If the DHS Is Serving Malware, Should It Be Our Internet Cop?

If you were looking for a company to take charge of the security on your own systems, would you trust one that was serving malware from its own Web site? Me neither. But some U.S. senators want to put the Department of Homeland Security in charge of Internet security for the most important private computing infrastructure in the country. In a pure coincidence as I was writing this story, I stumbled on a page on the dhs.gov site with code injection in it. http://www.pcmag.com/article2/0,2817,2365796,00.asp

Rancid IE6 ‘more secure’ than Chrome and Opera US bank says

Microsoft’s creaking Internet Explorer 6 is more secure and popular than either Google’s Chrome or Opera US banking giant Chase has determined. The bank’s therefore decided its online baking services will continue to support aging the IE 6 but drop support for Chrome and Opera. IE 6 is nine years old and even Microsoft is now desperately speaking out against the browser, to get individuals and businesses to move on to IE 8. Micosoft’s Australian business unit recently equated using IE 6 to being as risky as drinking – or maybe, eating – a carton of nine-year-old milk as it … Continue reading Rancid IE6 ‘more secure’ than Chrome and Opera US bank says

Social networks leak your information, study says

Think only your social network knows your location? Well, think again Well, your favorite social networking sites might be spilling the beans about your location. A study out this week from Worcester Polytechnic Institute (WPI) in Massachusetts shows that mobile social networks are giving data about users’ physical locations to tracking sites and other social networking services. Researchers reported that all 20 sites that were studied leaked some kind of private information to third-party tracking sites. "This initial look at mobile online social networks raises some serious concerns, but there is more work to be done," said Craig Wills, professor … Continue reading Social networks leak your information, study says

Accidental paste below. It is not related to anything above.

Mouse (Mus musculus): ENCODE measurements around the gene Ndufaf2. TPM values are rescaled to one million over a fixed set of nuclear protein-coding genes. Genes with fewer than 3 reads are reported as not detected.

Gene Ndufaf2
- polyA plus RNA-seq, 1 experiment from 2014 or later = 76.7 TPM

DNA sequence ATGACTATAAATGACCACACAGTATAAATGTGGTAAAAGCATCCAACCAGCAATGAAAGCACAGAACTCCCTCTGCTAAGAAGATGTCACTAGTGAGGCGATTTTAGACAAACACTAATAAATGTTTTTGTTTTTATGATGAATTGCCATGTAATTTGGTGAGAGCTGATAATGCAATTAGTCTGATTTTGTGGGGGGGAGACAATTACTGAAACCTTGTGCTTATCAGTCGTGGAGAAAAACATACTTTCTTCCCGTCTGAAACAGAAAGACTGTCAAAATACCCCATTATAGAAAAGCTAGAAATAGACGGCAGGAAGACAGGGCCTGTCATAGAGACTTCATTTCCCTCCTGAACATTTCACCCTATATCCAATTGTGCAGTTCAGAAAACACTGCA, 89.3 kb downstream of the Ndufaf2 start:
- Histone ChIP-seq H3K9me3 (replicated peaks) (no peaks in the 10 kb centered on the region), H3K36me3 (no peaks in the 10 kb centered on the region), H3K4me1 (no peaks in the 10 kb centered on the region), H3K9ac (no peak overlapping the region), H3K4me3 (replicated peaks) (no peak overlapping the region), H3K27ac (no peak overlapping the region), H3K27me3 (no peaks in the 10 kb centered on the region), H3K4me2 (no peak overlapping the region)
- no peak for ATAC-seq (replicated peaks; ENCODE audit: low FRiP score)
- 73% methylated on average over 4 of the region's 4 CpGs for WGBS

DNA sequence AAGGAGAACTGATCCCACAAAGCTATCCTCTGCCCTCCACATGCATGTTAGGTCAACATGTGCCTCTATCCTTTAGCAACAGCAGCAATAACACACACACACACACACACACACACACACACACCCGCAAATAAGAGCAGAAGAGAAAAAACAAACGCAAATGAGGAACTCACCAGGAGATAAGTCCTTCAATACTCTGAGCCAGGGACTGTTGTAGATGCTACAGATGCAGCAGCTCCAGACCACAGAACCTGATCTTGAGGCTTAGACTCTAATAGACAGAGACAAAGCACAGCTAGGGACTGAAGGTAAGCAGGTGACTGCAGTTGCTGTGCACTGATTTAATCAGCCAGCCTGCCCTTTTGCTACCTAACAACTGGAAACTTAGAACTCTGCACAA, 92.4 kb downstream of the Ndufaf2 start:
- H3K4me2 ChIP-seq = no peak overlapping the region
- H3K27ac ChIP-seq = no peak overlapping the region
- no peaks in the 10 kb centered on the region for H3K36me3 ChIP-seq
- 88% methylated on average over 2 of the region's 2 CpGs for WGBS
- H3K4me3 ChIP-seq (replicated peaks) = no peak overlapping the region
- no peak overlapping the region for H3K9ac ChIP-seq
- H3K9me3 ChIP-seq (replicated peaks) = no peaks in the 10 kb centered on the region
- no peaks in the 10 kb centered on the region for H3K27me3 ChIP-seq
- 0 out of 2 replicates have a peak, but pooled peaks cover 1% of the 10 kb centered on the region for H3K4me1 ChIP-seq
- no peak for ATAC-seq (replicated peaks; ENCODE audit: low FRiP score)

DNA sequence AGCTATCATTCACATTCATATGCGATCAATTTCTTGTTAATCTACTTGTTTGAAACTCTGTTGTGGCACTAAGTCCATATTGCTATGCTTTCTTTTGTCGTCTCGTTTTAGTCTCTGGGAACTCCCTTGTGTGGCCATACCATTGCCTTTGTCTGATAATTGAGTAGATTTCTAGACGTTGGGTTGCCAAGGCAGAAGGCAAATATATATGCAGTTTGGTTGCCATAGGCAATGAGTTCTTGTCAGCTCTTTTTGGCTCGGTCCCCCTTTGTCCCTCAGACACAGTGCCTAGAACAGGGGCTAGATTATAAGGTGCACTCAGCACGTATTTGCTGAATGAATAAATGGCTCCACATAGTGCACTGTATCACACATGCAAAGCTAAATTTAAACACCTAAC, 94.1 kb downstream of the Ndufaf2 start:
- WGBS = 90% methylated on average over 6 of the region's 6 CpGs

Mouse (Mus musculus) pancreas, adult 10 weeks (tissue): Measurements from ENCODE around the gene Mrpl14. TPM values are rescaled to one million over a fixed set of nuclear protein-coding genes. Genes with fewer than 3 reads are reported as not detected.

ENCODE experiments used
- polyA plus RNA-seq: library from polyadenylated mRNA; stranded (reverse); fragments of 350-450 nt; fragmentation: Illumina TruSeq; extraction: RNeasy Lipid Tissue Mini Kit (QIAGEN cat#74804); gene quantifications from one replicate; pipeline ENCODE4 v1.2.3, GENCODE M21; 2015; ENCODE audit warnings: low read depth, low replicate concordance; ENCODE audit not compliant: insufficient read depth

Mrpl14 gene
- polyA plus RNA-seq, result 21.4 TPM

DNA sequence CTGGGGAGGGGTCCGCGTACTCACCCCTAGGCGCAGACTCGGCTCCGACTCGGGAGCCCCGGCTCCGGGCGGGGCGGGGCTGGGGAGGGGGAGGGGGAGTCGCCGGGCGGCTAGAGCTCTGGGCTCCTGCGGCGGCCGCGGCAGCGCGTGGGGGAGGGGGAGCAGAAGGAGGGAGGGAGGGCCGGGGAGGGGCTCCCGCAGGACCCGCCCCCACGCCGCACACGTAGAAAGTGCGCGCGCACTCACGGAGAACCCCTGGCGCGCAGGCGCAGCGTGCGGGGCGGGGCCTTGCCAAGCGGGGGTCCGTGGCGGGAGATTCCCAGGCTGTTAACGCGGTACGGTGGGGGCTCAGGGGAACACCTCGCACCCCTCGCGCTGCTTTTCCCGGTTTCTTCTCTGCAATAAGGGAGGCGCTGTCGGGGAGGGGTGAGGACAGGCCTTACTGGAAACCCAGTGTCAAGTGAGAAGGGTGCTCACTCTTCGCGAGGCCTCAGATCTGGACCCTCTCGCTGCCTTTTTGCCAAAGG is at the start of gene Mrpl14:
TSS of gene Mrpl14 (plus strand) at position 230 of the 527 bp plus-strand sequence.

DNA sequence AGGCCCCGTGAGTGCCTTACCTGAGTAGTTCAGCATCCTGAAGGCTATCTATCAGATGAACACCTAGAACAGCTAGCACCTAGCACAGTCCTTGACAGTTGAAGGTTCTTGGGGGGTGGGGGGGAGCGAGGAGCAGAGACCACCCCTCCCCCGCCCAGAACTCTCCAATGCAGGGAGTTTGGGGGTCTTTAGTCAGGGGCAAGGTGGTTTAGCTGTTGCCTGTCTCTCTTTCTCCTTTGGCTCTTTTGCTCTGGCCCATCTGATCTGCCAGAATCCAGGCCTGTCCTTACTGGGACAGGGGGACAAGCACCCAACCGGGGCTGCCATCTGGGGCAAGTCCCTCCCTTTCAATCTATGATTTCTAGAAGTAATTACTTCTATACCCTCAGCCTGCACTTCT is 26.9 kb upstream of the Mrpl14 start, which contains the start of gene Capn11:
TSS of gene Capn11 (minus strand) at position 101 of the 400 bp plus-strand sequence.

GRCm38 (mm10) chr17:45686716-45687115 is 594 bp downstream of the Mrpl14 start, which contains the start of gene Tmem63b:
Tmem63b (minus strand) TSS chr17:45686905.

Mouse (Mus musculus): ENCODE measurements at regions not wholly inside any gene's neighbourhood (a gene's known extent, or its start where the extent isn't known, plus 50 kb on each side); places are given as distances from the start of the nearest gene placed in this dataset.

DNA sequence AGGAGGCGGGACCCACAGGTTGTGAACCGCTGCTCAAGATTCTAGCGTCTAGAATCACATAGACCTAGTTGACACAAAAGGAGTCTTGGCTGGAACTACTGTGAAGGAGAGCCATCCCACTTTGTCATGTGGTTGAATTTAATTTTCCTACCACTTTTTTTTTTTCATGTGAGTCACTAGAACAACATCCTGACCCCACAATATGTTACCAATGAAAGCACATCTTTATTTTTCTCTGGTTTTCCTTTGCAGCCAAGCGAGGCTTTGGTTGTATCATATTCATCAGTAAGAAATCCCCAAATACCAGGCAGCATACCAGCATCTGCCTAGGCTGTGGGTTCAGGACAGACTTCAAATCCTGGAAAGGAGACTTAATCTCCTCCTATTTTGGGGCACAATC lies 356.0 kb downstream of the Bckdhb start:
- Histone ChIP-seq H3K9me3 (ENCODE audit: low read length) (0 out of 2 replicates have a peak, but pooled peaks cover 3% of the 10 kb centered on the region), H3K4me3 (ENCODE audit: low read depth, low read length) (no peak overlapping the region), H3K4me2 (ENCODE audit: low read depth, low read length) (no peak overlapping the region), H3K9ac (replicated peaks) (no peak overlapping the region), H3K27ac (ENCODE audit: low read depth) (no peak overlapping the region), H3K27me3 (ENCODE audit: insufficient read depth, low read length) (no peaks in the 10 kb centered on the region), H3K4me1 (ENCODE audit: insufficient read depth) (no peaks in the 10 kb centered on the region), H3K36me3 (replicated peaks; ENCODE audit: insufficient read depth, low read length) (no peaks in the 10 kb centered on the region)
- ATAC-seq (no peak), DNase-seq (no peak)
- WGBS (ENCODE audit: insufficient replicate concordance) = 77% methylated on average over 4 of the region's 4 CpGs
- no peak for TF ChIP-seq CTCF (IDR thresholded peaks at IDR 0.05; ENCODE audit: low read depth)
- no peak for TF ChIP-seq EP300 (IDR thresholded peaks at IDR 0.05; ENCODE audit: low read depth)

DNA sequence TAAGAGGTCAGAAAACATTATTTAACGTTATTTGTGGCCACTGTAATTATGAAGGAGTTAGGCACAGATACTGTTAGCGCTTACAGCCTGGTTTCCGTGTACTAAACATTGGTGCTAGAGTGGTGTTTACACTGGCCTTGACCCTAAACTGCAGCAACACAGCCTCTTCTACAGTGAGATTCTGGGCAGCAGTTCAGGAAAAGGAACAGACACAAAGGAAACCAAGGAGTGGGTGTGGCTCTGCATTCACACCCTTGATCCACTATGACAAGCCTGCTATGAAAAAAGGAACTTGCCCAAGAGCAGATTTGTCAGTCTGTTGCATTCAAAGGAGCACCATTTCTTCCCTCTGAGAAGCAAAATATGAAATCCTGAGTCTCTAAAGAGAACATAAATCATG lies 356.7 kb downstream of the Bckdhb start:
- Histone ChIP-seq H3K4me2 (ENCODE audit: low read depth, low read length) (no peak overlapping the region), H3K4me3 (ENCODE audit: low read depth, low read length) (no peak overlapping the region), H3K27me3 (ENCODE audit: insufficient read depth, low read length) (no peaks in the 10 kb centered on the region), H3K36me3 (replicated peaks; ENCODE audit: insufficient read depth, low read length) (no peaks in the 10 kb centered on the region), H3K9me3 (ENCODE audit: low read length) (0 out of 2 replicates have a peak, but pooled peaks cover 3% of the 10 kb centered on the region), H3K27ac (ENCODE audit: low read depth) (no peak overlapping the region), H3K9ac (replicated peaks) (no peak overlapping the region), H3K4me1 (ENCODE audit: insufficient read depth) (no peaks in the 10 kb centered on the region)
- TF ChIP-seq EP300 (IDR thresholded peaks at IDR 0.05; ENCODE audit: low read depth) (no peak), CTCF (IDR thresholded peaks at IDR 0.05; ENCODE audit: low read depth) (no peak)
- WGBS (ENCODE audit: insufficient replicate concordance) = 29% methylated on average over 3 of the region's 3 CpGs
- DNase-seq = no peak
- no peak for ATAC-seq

White House Cybersecurity Czar Unveils National Strategy For Trusted Online Identity

The White House has outlined a national strategy for trusted digital identities that could ultimately eliminate the username-and-password model and lay the groundwork for a nationwide federated identity infrastructure. Howard Schmidt, cybersecurity coordinator and special assistant to the president, unveiled the administration’s strategy for what he called an identity "ecosystem" for users and organizations to conduct online transactions securely and privately such that identities of all parties are trusted. "For example, no longer should individuals have to remember an ever-expanding and potentially insecure list of usernames and passwords to login into various online services. Through the strategy we seek to … Continue reading White House Cybersecurity Czar Unveils National Strategy For Trusted Online Identity

Spanish firm raided in logic-bomb backdoor probe

Auto-fail programming alleged Three managers at an unnamed Spanish software developer have been arrested over allegations they planted ‘logic bombs’ in software that meant clients were obliged to pay for disruptive repairs and extended maintenance contracts. The Guardia Civil said that more than 1,000 clients of the Andalucia-based developer were affected by the scam since 1998. The unnamed firm sold marketed custom software to small and medium-sized businesses with built-in errors such that it was guaranteed to fail at a predetermined date. These errors would "paralyse the normal functioning of businesses" and oblige customers to contact their supplier, who would … Continue reading Spanish firm raided in logic-bomb backdoor probe